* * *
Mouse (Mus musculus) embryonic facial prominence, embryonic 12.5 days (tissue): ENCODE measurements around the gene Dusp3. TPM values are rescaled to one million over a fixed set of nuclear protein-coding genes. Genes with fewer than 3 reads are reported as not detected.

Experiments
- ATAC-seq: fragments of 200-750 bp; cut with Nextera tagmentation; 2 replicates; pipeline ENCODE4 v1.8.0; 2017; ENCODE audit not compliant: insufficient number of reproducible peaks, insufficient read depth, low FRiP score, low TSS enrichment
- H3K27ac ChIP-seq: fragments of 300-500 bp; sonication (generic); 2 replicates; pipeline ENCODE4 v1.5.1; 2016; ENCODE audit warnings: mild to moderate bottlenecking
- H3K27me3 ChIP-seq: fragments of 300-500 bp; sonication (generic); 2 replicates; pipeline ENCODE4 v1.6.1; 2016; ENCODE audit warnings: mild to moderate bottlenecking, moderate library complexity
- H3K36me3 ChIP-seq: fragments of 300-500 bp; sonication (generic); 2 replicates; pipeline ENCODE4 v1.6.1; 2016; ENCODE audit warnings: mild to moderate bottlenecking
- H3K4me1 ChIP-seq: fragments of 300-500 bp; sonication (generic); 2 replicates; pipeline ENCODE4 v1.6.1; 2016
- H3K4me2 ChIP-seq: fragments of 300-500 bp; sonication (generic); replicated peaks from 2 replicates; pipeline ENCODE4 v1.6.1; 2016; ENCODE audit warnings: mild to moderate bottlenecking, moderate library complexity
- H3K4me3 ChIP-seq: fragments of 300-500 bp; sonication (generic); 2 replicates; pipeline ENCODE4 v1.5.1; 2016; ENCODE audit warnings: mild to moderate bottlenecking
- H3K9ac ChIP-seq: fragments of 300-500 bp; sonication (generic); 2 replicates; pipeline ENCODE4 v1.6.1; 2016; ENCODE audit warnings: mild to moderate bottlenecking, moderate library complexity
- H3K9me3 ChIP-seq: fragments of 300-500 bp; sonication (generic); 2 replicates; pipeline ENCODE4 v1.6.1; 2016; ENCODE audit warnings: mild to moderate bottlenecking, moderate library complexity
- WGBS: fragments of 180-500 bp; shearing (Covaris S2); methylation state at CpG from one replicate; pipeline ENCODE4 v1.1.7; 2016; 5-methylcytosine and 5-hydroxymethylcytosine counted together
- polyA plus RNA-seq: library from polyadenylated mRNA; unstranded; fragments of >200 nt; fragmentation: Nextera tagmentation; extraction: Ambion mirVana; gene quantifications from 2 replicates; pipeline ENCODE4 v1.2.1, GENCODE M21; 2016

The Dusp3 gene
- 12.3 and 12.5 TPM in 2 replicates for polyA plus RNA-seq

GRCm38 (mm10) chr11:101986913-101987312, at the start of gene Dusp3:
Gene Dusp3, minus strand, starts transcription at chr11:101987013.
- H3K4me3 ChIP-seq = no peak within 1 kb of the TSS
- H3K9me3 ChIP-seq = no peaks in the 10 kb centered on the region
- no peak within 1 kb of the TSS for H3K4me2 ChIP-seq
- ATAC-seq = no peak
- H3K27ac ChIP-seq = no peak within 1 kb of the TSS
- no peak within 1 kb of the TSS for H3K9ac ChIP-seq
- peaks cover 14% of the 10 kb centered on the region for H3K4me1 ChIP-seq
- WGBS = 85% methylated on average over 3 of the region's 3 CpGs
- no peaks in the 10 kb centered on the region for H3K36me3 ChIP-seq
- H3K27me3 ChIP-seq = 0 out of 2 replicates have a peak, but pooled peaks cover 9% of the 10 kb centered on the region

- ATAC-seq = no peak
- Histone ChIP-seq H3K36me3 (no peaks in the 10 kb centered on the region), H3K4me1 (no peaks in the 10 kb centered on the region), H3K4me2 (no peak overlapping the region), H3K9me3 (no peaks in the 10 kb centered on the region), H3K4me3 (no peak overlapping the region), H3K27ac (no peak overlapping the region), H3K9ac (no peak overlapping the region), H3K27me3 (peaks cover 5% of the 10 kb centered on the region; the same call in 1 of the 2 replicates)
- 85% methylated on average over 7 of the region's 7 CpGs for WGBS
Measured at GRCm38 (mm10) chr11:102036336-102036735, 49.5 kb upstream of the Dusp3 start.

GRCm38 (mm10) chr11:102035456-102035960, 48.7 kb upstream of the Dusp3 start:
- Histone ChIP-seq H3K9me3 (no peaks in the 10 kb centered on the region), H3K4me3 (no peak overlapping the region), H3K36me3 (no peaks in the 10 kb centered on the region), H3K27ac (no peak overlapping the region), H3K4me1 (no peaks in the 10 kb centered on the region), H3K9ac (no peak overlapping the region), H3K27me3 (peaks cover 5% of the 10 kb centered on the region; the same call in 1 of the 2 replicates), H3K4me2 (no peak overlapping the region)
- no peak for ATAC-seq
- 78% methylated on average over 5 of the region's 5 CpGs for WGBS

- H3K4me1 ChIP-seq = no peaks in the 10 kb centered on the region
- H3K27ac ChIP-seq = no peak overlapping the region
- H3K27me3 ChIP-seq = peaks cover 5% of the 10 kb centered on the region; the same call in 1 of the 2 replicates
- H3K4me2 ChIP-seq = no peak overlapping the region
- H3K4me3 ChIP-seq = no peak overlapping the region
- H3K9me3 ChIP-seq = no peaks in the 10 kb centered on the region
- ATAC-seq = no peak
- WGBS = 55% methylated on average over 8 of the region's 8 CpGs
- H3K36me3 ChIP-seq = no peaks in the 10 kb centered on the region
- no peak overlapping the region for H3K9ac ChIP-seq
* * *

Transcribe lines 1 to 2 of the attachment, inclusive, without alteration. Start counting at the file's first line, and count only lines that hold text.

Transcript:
Mouse (Mus musculus) embryonic facial prominence, embryonic 12.5 days (tissue): ENCODE measurements around the gene Dusp3. TPM values are rescaled to one million over a fixed set of nuclear protein-coding genes. Genes with fewer than 3 reads are reported as not detected.

Experiments